Labour’s Green Plans will Create 650,000 Jobs

Labour’s green plans will create 650,000 jobs

Labour will create more than 650,000 jobs with its green investment plans, Rachel Reeves has said, as the party kickstarts a week of campaigning on the economy.

The UK shadow chancellor has revealed new details about the £7.3bn green investment vehicle that Labour intends to create after the election, saying it will help create hundreds of thousands of new industrial jobs.

Labour is planning to focus on the economy this week, as the campaign passes the halfway point with polls continuing to show the party heading for a landslide victory.

Reeves said: “Labour’s plan for growth is about making Britain better off, with good jobs paying a decent wage being created right across the United Kingdom.

“The election on July is a chance to deliver on that plan and to turn our economy around after 14 years of Conservative decline. The next Labour government will work hand in hand with the private sector to bring investment to Britain’s industrial heartlands and I have been clear that our National Wealth Fund will be a crucial tool in the armoury to deliver on this ambition.”

The National Wealth Fund is one of the biggest single items in Labour’s pledge to stimulate the economy and boost efforts to tackle climate change, alongside Great British Energy, its planned energy generation company.

The fund will invest £7.3bn over the course of the parliament, with £1.8bn going to ports, £1.5bn to gigafactories, £2.5bn to clean steel, £1bn to carbon capture and £500m to green hydrogen. It will be given a target of attracting three times as much private capital as it invests.

Labour says that alongside its home insulation plans, the fund will help create 656,500 jobs in sectors such as electricals, plumbing and engineering.

Reeves will announce on Monday that it expects to receive a report on how to run the fund from its advisory taskforce, which includes the former Bank of England governor Mark Carney, shortly after the election.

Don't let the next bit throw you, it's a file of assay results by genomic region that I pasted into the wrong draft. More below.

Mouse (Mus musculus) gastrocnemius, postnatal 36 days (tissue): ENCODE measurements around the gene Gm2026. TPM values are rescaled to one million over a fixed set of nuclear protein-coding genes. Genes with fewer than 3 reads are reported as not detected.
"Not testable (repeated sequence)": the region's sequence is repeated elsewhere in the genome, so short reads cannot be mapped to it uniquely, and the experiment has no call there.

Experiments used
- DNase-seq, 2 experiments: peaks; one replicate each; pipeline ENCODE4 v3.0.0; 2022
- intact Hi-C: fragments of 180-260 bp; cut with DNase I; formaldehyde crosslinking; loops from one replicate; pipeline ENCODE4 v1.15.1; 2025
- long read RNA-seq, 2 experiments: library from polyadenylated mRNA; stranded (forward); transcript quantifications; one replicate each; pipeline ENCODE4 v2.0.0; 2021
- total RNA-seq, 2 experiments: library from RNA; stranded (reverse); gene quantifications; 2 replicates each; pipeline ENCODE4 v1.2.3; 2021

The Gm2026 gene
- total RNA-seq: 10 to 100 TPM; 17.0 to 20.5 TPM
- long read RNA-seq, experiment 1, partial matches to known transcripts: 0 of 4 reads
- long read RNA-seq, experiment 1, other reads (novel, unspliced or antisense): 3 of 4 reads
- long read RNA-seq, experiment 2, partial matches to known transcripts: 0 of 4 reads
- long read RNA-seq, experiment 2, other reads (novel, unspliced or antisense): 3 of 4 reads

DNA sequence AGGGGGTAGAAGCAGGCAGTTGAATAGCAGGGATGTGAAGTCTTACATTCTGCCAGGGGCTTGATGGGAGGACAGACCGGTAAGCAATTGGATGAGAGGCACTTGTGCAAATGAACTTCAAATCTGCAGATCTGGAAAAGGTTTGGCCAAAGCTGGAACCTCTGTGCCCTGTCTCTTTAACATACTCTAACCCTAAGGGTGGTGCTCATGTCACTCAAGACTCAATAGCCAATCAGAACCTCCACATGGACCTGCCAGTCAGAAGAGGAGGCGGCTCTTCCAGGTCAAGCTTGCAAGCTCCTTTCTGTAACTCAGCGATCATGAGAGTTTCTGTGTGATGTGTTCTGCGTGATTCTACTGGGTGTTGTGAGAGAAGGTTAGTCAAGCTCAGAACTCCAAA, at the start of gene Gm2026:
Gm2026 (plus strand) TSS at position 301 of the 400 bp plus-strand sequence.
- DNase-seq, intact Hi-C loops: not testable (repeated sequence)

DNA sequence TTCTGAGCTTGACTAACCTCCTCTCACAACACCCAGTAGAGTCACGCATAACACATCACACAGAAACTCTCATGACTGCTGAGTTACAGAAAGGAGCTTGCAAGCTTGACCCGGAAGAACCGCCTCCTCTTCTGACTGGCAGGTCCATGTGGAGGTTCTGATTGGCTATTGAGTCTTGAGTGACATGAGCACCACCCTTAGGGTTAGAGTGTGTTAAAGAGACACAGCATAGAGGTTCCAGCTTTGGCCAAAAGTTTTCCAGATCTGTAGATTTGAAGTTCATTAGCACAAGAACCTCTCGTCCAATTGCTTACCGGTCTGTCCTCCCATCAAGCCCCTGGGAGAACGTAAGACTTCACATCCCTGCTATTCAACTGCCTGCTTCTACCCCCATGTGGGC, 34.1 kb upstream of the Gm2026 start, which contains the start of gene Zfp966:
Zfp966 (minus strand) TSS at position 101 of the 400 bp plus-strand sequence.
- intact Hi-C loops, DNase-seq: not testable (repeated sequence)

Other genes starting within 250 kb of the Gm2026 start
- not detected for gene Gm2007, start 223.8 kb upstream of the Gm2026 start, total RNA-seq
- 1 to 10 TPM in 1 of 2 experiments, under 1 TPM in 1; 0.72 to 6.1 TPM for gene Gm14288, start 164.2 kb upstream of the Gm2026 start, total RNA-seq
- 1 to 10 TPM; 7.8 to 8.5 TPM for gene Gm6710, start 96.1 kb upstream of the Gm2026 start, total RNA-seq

While Labour plans to focus on its investment plans this week, contrasting them with the Conservatives’ promise of £17bn-worth of tax cuts, the party is coming under pressure to say whether it will raise taxes to help pay for them.

Wes Streeting, the shadow health secretary, on Sunday refused to deny that the party would raise council tax after the election, while Reeves is under pressure from frontbench colleagues to increase capital gains tax.

Labour’s Green Prosperity Plan aims to create 650,000 jobs as part of its ambitious strategy to address climate change and revitalize the UK economy. Central to this plan is the establishment of Great British Energy, a publicly-owned clean power company. This initiative is designed to enhance energy security, lower energy bills by an average of £300 per household, and create significant employment opportunities, particularly in the renewable energy sector.

Labour’s strategy includes a comprehensive £1.8 billion investment in port infrastructure to support the offshore wind industry, among other green projects. This investment is critical for the decarbonization of electricity generation by 2030 and will help transform the UK into a clean energy superpower. Additionally, the plan outlines upgrades to the national grid and improvements to residential energy efficiency, further boosting job creation in construction and engineering sectors.

The Green Prosperity Plan also focuses on broader economic growth and reducing inequalities by encouraging private investment and fostering innovation. By targeting areas with high unemployment and economic need, Labour aims to ensure that the benefits of green jobs and sustainable growth are felt across the entire country.

Funding for these initiatives will come from a windfall tax on oil and gas companies, alongside closing tax loopholes. This approach is expected to generate the necessary revenue to support the transition to a green economy without significantly increasing public borrowing or taxes.

Overall, Labour’s plan is positioned not only as a solution to the climate crisis but also as a transformative economic policy aimed at revitalizing the UK’s industrial base and ensuring long-term economic stability​ (The Labour Party)​​ (The Labour Party)​​ (LabourList)​​ (Evening Standard)​.

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